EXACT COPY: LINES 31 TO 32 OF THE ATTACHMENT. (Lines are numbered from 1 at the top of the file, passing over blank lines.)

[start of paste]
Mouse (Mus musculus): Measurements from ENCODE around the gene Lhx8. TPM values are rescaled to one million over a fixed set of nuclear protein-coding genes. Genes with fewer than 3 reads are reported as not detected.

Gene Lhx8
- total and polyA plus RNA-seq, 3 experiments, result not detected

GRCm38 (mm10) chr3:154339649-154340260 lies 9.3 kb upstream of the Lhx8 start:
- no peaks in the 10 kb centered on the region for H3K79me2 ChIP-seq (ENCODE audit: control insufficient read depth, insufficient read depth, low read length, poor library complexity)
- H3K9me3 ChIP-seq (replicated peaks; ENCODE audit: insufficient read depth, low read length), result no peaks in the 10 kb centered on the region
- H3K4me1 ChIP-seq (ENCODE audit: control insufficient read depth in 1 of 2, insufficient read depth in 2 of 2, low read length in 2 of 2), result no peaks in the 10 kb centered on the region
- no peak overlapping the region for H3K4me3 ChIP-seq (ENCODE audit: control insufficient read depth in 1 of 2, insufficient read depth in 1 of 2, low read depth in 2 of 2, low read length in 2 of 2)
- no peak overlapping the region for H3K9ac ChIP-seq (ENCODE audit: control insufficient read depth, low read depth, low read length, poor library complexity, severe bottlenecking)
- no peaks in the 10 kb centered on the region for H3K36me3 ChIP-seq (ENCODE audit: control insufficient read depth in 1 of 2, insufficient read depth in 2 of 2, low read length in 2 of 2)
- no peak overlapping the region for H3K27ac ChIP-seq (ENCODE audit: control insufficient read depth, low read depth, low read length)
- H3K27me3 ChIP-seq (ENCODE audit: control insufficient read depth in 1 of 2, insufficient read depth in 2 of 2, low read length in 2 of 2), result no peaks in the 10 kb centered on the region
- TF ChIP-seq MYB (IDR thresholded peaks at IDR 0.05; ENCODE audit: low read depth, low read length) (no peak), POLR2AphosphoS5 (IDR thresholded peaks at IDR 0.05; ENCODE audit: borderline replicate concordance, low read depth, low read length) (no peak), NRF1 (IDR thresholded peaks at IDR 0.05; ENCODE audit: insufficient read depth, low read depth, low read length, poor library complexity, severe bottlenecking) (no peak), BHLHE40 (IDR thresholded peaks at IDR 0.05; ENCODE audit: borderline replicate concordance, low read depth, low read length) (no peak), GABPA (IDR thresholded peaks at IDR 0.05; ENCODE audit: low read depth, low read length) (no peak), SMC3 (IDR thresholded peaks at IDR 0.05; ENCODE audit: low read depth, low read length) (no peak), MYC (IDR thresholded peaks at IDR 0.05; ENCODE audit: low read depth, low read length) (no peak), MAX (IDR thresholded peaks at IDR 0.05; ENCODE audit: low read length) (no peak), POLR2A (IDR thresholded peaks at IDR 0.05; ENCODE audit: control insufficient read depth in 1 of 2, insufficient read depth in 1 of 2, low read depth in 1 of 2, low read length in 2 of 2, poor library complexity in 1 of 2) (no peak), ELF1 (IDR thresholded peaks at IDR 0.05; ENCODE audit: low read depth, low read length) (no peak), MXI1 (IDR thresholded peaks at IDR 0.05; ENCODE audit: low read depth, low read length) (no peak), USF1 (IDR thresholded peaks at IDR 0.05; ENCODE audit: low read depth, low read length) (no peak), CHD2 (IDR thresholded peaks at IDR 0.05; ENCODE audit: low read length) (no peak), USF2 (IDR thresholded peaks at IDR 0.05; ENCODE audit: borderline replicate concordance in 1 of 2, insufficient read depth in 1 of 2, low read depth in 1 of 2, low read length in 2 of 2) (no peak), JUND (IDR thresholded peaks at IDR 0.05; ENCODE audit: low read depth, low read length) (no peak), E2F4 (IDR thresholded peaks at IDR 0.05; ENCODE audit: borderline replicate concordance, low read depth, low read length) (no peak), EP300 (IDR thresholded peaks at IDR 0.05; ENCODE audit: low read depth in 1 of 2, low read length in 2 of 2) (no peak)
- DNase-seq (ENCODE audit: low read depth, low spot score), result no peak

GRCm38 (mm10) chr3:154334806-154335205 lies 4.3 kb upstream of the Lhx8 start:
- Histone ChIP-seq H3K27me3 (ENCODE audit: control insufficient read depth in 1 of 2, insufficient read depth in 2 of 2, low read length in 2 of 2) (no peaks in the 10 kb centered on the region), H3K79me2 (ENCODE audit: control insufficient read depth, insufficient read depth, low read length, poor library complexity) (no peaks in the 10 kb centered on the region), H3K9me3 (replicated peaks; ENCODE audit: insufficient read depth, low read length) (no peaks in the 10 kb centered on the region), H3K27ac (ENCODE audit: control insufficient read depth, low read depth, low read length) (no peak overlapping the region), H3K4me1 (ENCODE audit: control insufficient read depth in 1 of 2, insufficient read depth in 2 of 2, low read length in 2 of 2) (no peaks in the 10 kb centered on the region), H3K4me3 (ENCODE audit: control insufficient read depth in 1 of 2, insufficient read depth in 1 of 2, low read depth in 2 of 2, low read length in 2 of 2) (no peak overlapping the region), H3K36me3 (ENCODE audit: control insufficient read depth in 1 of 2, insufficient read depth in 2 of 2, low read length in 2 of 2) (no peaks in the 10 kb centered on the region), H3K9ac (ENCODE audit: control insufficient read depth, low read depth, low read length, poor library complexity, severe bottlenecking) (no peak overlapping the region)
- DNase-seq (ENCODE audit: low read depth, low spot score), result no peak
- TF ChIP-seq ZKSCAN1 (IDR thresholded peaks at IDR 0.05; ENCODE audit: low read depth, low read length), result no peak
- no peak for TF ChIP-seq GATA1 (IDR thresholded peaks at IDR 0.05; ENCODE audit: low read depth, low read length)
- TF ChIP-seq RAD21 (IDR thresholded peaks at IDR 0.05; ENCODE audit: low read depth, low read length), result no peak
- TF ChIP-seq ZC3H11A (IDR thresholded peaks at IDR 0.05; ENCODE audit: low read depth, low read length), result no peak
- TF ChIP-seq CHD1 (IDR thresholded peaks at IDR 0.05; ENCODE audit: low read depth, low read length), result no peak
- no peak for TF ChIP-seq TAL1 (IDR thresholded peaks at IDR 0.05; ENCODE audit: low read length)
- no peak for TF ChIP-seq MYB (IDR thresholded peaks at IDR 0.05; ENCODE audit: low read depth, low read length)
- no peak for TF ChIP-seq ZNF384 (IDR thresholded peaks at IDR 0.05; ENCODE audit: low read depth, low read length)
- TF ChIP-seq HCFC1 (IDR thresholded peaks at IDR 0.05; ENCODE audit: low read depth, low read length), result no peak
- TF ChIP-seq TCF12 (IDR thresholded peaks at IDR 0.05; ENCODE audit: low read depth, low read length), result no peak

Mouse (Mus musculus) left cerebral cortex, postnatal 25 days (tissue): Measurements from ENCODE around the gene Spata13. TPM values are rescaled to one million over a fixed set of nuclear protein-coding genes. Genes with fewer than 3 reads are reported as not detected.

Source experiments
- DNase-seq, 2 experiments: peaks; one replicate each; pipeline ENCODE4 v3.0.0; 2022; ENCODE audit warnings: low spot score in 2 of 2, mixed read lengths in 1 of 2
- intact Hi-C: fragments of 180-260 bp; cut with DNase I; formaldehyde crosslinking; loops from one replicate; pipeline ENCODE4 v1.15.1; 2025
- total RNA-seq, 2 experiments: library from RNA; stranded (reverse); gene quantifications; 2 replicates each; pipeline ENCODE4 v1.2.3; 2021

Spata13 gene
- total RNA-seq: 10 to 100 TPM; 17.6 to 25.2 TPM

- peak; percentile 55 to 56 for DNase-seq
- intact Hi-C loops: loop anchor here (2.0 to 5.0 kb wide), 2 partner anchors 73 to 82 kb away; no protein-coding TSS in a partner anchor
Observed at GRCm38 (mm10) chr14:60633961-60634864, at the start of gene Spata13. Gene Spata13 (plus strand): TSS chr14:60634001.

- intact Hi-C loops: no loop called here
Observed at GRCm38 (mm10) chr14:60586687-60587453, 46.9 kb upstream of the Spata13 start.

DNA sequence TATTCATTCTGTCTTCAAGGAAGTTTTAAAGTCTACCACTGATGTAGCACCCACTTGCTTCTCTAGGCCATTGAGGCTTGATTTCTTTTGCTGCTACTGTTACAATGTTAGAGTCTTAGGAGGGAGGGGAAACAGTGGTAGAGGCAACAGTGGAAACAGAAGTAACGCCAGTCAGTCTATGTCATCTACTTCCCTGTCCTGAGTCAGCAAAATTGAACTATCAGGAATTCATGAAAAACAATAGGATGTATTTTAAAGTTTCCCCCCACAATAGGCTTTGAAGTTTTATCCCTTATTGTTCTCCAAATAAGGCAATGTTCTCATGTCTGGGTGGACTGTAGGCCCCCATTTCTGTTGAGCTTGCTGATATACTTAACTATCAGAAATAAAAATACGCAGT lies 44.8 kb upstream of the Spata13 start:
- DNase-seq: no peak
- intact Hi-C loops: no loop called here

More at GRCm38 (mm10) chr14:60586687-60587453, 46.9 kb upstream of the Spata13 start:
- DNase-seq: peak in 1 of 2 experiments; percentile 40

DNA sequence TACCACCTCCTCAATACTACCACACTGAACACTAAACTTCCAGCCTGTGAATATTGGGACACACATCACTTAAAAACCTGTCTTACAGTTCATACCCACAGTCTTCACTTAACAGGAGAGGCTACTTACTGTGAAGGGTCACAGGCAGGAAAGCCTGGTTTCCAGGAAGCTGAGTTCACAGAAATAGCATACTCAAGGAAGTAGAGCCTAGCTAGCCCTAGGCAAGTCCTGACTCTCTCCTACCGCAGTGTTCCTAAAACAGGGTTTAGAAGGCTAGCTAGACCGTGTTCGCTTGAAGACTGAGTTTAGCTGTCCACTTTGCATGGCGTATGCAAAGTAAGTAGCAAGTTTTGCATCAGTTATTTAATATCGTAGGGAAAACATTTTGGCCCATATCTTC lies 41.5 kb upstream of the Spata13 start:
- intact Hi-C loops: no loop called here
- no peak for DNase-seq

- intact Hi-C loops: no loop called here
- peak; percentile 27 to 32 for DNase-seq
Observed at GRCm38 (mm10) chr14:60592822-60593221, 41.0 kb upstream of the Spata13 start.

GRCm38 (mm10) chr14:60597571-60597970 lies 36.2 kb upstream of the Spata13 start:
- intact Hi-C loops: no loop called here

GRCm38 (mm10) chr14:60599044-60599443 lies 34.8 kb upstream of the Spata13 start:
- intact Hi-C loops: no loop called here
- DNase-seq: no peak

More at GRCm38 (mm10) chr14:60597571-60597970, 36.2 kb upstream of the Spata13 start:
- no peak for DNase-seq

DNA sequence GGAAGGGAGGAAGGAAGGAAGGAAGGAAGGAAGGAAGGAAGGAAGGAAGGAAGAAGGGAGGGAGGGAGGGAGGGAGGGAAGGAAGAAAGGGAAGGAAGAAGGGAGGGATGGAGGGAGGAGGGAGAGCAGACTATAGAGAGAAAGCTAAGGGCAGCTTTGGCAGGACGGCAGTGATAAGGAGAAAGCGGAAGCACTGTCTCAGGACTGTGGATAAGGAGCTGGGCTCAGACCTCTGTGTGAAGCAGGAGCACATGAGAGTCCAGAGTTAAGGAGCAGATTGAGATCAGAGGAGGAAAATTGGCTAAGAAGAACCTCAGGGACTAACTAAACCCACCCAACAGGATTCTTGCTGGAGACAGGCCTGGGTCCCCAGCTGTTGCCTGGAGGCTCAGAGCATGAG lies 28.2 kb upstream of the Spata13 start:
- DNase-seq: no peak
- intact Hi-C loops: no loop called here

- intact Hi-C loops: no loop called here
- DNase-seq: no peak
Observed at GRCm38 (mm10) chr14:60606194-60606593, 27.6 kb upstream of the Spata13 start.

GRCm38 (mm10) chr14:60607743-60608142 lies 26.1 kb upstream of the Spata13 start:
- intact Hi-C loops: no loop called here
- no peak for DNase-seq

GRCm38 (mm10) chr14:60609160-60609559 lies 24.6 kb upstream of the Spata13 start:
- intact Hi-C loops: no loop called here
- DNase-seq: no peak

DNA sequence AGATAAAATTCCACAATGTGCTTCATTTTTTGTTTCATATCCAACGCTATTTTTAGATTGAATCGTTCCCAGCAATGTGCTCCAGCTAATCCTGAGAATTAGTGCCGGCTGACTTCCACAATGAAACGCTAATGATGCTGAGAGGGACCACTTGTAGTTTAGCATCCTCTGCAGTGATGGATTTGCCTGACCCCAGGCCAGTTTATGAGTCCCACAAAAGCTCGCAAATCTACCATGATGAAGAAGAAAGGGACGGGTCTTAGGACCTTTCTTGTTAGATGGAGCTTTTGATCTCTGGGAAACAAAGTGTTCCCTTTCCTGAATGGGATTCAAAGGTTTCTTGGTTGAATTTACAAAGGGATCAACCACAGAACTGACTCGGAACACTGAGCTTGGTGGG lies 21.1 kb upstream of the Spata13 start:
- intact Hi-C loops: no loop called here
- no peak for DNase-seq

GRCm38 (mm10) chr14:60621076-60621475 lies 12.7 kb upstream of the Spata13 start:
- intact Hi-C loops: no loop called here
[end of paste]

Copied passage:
- intact Hi-C: fragments of 180-260 bp; cut with DNase I; formaldehyde crosslinking; loops from one replicate; pipeline ENCODE4 v1.15.1; 2025
- total RNA-seq, 2 experiments: library from RNA; stranded (reverse); gene quantifications; 2 replicates each; pipeline ENCODE4 v1.2.3; 2021